ABSTRACT: Although octogenarians are increasingly referred for percutaneous coronary intervention (PCI), data are lacking on long-term safety and efficacy of drug-eluting stents in this high-risk subpopulation. The aim of this study was to evaluate 5-year clinical outcome of octogenarians who underwent PCI using sirolimus-eluting stents (SESs) or paclitaxel-eluting stents (PESs) compared to bare-metal stents (BMSs). From January 2000 to December 2005, 319 consecutive octogenarian patients who underwent PCI with BMSs (n = 93, January 2000 to April 2002), SESs (n = 52, April 2002 to February 2003), or PESs (n = 174, February 2003 to December 2005) were included prospectively. Primary study end points were all-cause mortality and major adverse cardiac events (MACEs), defined as all-cause death, any myocardial infarction, or any revascularization. Mean age of the study population was 83 ± 2 years and 51% of patients were men. Median follow-up duration was 5.4 years (range 3 to 9). Five-year mortality rates in the BMS, SES, and PES cohorts were similar (41%, 42%, and 41%, respectively). Cumulative 5-year MACE-free survival in the BMS, SES, and PES cohorts were 44%, 52%, and 48%, respectively. Compared to the BMS cohort, adjusted hazard ratios for MACEs in the SES and PES cohorts were 0.5 (95% confidence interval [CI] 0.3 to 0.9, p <0.05) and 0.5 (95% CI 0.2 to 1.4, p = 0.2), respectively. Overall, use of drug-eluting stents was associated with fewer MACEs (adjusted hazard ratio 0.5, 95% CI 0.3 to 0.9, p <0.05) and a trend toward less target vessel revascularization (adjusted hazard ratio 0.5, 95% CI 0.2 to 1.2, p = 0.1). In conclusion, PCI with drug-eluting stents in octogenarians was found to be safe and more effective compared to PCI with BMSs.

4 Article Clinical presentation and outcomes after transcatheter aortic valve implantation in patients with low flow/low gradient severe aortic stenosis. 2014

Elhmidi, Yacine / Piazza, Nicolo / Krane, Markus / Deutsch, Marcus-André / Mazzitelli, Domenico / Lange, Rüdiger / Bleiziffer, Sabine. ·Clinic for Cardiovascular Surgery, German Heart Centre, Munich, Germany. ·Catheter Cardiovasc Interv · Pubmed #24407885.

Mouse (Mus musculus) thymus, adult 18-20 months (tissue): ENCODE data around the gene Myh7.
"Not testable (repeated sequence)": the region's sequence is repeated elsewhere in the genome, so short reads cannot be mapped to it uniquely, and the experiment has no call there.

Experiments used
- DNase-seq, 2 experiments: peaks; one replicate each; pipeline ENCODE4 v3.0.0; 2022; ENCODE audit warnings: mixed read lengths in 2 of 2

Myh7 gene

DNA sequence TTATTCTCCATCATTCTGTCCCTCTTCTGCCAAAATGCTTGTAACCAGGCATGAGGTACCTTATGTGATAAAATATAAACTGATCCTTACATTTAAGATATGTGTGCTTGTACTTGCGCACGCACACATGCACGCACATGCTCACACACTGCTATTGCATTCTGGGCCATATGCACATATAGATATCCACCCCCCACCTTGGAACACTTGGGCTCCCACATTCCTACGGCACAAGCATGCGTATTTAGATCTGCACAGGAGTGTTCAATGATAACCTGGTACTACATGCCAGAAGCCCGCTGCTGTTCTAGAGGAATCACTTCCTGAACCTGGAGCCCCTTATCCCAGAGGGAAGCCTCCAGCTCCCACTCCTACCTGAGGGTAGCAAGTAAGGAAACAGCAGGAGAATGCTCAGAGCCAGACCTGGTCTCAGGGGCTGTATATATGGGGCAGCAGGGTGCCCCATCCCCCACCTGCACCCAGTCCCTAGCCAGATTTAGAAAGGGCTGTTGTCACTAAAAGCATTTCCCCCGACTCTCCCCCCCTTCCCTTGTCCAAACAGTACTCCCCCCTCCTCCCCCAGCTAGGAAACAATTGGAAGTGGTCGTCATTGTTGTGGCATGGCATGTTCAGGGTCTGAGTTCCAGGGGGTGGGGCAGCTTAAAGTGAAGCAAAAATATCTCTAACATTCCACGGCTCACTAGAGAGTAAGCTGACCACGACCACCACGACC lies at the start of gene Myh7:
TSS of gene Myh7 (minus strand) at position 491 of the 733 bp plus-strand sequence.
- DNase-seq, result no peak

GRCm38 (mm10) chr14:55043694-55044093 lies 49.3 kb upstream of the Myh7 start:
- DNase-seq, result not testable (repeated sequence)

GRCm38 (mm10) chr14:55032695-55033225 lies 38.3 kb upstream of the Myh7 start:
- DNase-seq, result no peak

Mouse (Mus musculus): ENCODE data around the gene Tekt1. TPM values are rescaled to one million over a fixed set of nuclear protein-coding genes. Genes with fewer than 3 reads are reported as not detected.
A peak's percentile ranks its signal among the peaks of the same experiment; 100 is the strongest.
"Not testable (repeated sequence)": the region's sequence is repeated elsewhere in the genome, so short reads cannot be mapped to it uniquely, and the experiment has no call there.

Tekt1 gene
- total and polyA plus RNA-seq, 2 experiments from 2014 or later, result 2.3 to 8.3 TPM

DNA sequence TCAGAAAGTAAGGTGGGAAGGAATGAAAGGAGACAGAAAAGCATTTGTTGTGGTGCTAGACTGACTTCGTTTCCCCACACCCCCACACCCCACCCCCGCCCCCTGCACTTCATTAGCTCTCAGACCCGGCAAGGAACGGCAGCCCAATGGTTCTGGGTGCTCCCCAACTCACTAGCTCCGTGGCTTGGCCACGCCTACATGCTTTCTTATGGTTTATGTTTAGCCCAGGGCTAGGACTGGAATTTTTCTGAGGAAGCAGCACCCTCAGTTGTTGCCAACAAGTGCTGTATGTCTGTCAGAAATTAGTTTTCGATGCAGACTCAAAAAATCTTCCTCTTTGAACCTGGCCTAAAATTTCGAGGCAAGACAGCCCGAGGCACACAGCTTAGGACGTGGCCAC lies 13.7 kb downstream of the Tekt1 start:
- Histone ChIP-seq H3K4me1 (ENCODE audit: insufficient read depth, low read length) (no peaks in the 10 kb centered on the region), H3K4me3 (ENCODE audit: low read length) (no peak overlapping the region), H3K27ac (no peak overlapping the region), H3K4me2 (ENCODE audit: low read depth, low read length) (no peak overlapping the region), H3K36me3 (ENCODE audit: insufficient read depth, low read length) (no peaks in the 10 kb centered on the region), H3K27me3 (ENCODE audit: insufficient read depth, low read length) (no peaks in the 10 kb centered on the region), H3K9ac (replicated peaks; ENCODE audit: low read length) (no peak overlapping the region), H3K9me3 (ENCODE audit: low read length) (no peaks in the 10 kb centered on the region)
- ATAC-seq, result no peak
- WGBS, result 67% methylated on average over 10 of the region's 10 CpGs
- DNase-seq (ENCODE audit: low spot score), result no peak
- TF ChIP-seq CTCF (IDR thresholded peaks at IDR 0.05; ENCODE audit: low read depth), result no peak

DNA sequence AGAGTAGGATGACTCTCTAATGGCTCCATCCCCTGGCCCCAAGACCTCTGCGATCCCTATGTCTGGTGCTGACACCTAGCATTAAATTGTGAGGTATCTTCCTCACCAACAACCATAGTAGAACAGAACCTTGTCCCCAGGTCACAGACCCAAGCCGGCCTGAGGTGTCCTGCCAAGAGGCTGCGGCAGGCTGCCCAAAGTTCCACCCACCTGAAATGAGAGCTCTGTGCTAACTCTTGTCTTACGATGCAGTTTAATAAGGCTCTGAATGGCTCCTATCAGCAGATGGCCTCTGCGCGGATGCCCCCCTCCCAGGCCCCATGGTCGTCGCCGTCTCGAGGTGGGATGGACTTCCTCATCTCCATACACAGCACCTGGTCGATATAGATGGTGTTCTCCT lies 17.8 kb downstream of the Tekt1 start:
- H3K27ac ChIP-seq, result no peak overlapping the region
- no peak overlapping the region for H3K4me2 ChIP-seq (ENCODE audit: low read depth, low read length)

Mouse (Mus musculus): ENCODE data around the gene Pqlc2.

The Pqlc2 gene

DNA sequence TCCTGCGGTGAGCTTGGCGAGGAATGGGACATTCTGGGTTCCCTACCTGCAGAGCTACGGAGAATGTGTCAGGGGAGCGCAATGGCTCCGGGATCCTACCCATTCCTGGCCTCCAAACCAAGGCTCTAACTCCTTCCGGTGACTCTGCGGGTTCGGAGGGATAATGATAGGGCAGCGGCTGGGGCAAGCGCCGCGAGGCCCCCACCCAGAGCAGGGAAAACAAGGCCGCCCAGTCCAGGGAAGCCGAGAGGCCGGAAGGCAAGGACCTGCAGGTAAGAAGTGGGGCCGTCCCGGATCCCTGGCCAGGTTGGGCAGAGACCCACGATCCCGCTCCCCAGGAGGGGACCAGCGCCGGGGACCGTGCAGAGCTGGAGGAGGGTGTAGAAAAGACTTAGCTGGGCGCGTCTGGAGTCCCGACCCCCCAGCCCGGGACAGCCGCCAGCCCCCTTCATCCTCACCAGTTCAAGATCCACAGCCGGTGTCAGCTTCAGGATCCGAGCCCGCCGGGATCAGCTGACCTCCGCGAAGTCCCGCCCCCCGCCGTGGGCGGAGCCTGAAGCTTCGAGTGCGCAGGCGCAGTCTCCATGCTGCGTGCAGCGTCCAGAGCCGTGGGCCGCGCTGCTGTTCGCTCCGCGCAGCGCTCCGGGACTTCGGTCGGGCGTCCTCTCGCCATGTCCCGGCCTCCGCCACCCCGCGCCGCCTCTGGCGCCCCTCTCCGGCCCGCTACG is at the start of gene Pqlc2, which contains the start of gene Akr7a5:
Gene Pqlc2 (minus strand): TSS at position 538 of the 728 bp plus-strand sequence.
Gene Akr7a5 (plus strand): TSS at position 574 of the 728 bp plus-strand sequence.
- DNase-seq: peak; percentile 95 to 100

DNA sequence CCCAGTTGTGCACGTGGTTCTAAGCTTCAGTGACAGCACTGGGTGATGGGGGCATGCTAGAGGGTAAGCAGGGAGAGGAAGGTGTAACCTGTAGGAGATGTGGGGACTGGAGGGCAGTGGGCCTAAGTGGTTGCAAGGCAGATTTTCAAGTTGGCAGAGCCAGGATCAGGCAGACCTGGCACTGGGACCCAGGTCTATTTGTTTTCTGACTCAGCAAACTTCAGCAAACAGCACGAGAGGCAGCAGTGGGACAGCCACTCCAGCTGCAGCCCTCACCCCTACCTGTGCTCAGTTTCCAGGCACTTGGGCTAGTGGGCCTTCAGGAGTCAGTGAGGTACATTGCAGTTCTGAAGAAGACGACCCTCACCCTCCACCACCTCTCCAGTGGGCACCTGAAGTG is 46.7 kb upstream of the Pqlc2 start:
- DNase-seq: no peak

ABSTRACT: OBJECTIVES: To identify predictors of mortality, functional status, and hemodynamical changes of patients undergoing transcatheter aortic valve implantation (TAVI) for low flow/low gradient aortic stenosis (LF/LG AS). BACKGROUND: There is little published data regarding the outcomes of patients with LF/LG AS following TAVI. METHODS: Sixty-eight patients with severe AS, left ventricular dysfunction (ejection fraction [EF] <35%) and low flow (LF) AS underwent TAVI. Patients were stratified according to the aortic mean pressure gradient (low gradient [LG]; with Pmean ≤40 mm Hg and high gradient [HG]: Pmean >40 mm Hg). The baseline parameters and clinical outcomes were subsequently compared among the two groups. Cox proportional hazards were used to identify predictors of 6-month mortality. RESULTS: There were 38 patients in the LG group and 30 patients in the HG group. There were no significant difference in 30-day mortality between the two groups. The 6-month and 1-year mortality, however, was 3.8-fold and 2.8-fold higher in the LG group than in the HG group (37.8% vs. 10.3%, P = 0.01 and 37.8% vs. 13.3%, respectively, P = 0.01). Univariable predictors for 6-month mortality were: STS Score, aortic valve area, and aortic mean pressure gradient. However, only STS Score (HR 1.08, 1.04-1.12, P < 0.001) remained as independent predictor in the multivariable analysis. Six months after TAVI, hemodynamical (EF > 50%) and clinical (NYHA class I) improvements were shown in both HG and LG groups. CONCLUSIONS: LF/LG AS does not influence procedural mortality after TAVI but exhibits a strong impact on 6-month and 1-year mortality. The survivors, however, exhibit considerable hemodynamical and clinical improvements. Therefore, risk stratification and TAVI benefit should be weighted in every patient with LF/LG AS.

5 Article Single-vessel or multivessel PCI in patients with multivessel disease presenting with non-ST-elevation acute coronary syndromes. 2013

Onuma, Yoshinobu / Muramatsu, Takashi / Girasis, Chrysafios / Kukreja, Neville / Garcia-Garcia, Hector M / Daemen, Joost / Gonzalo, Nieves / Piazza, Nicolo / Einthoven, Jannet / van Domburg, Ron / Serruys, Patrick W / Anonymous2520780. ·Thoraxcenter, Erasmus Medical Center, Rotterdam, The Netherlands. ·EuroIntervention · Pubmed #24384289.